Newly elected Oak Ridge Commissioner Steve Verran chats with TDEC Deputy Commissioner Greg Young prior to last week’s workshop.  The Anderson County Board of Commissioners, County Mayor, and Law Director have been engaged in many outreach efforts to find a path forward for clean-up at the former American Nuclear site. (Photo courtesy Anderson County Government)

TDEC commits to clean-up at American Nuclear site

Anderson County government leaders were notified last week that the Tennessee Department of Environment and Conservation (TDEC) has committed to cleaning up the former site of the American Nuclear Corporation off of Blockhouse Valley Road in South Clinton.

TDEC Deputy Commissioner Greg Young and Director of Remediation Steve Sanders made that announcement during a workshop last week with members of the Anderson County Commission and County Mayor Terry Frank, as well as representatives from Congressman Chuck Fleischmann’s office.

According to information provided by the County Mayor’s Office, the American Nuclear Corporation (ANC) site’s history dates back to an incident that occurred on February 20, 1969, when “significant and unacceptable” levels of radioactivity were detected in water samples collected from a nearby river during quarterly water sampling by the Oak Ridge National Laboratory. During its brief existence, the county says that the company was “repeatedly” cited for not complying with state and federal regulations concerning the handling of radioactive materials. Some cleanup at the site began in 1974, and the state of Tennessee took control of the property in 1980.

According to a county press release, TDEC conducted a review of the ANC timeline and paid a site visit in September of 2021 and reached out to their regulatory partners at the federal Environmental Protection Agency (EPA). Due to bureaucratic hurdles and legal questions, the EPA did not perform its initial screening at the American Nuclear site until earlier this month. EPA teams were on-site for about three-and-a-half days last week, according to the county. The EPA will conduct sampling across the entire site and TDEC will review the results.

The EPA and TDEC will then identify the equipment and resources needed to remediate the site. Officials say that the initial survey information will “inform the larger evaluation to occur as soon as possible based on the availability of external resources (i.e., equipment) that will be needed.”

According to Young and Sanders, the General Assembly included approximately $22 million in this year’s state budget for TDEC to remediate eligible sites and projects across Tennessee.

According to the county, once the sampling is completed and the equipment needs for the ANC site are finalized, there will be three (3)potential paths forward: 

  1. EPA continues funding beyond site characterization to full clean-up;
  2. TDEC may collaborate with another federal entity; and
  3. Site cleanup and mitigation utilizing State dollars under the Governor’s conservation and cleanup initiative.
Newly elected Oak Ridge Commissioner Steve Verran chats with TDEC Deputy Commissioner Greg Young prior to last week’s workshop.  The Anderson County Board of Commissioners, County Mayor, and Law Director have been engaged in many outreach efforts to find a path forward for clean-up at the former American Nuclear site. (Photo courtesy Anderson County Government)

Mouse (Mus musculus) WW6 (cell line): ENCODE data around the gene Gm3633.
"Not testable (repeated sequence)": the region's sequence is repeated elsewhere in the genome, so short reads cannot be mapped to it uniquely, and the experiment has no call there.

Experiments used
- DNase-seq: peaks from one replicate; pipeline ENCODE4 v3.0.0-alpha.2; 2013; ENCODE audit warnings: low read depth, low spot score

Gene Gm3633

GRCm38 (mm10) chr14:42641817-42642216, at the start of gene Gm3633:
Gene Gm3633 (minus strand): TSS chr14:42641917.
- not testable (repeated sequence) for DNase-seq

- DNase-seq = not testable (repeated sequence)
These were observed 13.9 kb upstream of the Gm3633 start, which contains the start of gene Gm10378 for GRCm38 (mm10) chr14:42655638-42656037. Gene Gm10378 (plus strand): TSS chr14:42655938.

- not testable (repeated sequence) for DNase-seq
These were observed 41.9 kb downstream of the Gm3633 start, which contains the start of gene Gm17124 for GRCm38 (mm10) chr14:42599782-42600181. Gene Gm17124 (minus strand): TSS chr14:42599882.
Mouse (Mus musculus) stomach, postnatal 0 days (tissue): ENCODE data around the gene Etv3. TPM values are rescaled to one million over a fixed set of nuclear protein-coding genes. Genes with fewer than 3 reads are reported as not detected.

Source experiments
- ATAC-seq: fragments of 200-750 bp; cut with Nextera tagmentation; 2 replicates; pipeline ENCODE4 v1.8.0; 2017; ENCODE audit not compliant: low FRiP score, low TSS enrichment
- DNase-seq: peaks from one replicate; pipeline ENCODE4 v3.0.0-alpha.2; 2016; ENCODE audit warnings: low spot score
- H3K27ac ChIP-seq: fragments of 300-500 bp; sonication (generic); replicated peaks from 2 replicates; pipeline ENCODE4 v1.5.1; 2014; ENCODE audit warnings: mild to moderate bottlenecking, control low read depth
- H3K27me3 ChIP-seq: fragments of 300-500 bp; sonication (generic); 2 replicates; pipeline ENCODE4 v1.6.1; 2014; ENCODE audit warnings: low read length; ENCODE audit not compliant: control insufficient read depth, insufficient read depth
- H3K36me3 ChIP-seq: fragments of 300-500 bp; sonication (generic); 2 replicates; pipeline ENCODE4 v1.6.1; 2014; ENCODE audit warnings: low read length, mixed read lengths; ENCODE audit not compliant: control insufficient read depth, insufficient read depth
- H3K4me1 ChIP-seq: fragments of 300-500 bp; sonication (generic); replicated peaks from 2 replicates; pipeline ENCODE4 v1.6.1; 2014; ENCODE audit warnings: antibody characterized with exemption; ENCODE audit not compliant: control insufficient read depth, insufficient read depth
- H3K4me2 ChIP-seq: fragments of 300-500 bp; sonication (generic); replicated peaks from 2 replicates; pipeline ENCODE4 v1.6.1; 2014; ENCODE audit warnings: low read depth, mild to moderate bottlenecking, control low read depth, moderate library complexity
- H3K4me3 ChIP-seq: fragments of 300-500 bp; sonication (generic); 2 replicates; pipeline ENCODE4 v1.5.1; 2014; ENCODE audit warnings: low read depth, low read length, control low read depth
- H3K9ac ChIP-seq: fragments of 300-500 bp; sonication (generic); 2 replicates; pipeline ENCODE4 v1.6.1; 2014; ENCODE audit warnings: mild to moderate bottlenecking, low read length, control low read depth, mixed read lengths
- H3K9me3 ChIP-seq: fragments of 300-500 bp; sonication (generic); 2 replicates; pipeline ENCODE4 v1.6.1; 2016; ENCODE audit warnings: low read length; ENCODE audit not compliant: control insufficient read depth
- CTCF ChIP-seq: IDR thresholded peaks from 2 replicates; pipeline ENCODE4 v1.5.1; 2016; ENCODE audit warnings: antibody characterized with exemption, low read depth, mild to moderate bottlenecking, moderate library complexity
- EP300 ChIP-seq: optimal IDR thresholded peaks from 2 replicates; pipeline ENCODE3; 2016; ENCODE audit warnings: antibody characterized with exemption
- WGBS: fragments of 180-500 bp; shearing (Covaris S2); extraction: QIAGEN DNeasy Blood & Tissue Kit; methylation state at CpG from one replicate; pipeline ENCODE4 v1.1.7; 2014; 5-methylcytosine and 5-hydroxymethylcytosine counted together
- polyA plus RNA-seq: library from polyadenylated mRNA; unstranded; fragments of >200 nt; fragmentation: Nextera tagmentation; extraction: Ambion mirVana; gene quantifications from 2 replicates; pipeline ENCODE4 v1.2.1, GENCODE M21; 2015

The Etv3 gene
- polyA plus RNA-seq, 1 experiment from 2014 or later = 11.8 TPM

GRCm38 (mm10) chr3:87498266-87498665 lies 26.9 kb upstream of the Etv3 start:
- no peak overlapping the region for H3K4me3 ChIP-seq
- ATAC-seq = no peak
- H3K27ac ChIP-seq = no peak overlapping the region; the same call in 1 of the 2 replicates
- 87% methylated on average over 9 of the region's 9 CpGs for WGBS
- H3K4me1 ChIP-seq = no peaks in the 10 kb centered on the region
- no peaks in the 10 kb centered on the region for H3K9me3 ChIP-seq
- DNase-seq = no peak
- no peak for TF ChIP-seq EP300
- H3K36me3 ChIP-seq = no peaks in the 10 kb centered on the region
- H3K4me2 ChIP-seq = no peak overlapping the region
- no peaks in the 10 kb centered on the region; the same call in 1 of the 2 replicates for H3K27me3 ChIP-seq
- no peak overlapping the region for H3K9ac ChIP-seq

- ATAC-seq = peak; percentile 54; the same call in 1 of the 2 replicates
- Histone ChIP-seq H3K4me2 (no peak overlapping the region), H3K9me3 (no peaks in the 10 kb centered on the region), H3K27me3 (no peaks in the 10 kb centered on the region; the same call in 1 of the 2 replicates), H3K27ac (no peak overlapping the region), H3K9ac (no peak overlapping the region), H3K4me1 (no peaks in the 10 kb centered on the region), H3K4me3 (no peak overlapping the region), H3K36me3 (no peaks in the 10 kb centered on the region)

“We were very excited about hosting Deputy Commissioner Young and Director of Remediation Sanders for a workshop with Anderson County,” County Mayor Terry Frank said in the press release. “The news they gave us for clean-up of the American Nuclear Corp. site was far more than I could have hoped for. We are thankful to the EPA, to Governor Lee, the General Assembly, and TDEC for the progress so far, and we look forward to a continued partnership with TDEC on this exciting project. This advancement is the result of a great working relationship with TDEC and Anderson County, and we look forward to accomplishing great things.”

“I think the news from TDEC was better than what we could have hoped for,” County Commission Chairman Josh Anderson agreed. “The only thing that’s kind of unknown is whether the EPA will fund it (the cleanup) federally or will it be the State. I appreciate Mayor Frank getting everybody in the same room together. That’s been a long time coming,” Anderson said.

“I was thoroughly impressed with the state’s presentation and I’m very excited about the news from TDEC,” said District 1 County Commissioner Tracy Wandell, whose district includes the American Nuclear site. “I’m looking forward to the future and next steps.”

Tyler Mayes, newly elected District 1 county commissioner, said: “TDEC’s announcement is a huge answered prayer for the people of District One and Anderson County. Hard work and perseverance by our former and current leaders have brought us to this point.”

We will continue to follow this story for you here on WYSH.

About Jim Harris

Jim Harris has been WYSH's News & Sports Director since 2000. In addition to reporting local news, he is the play-by-play voice for Clinton High School football, boys' and girls' basketball and baseball. Catch Jim live weekdays beginning at 6:30 am for live local news, sports, weather and traffic plus the Community Bulletin Board, shenanigans with Ron Meredith and more on the Country Club Morning Show on WYSH. Jim lives in Clinton with his wife Kelly and daughter Carolina, and cats Oliver, Bow and Libby.

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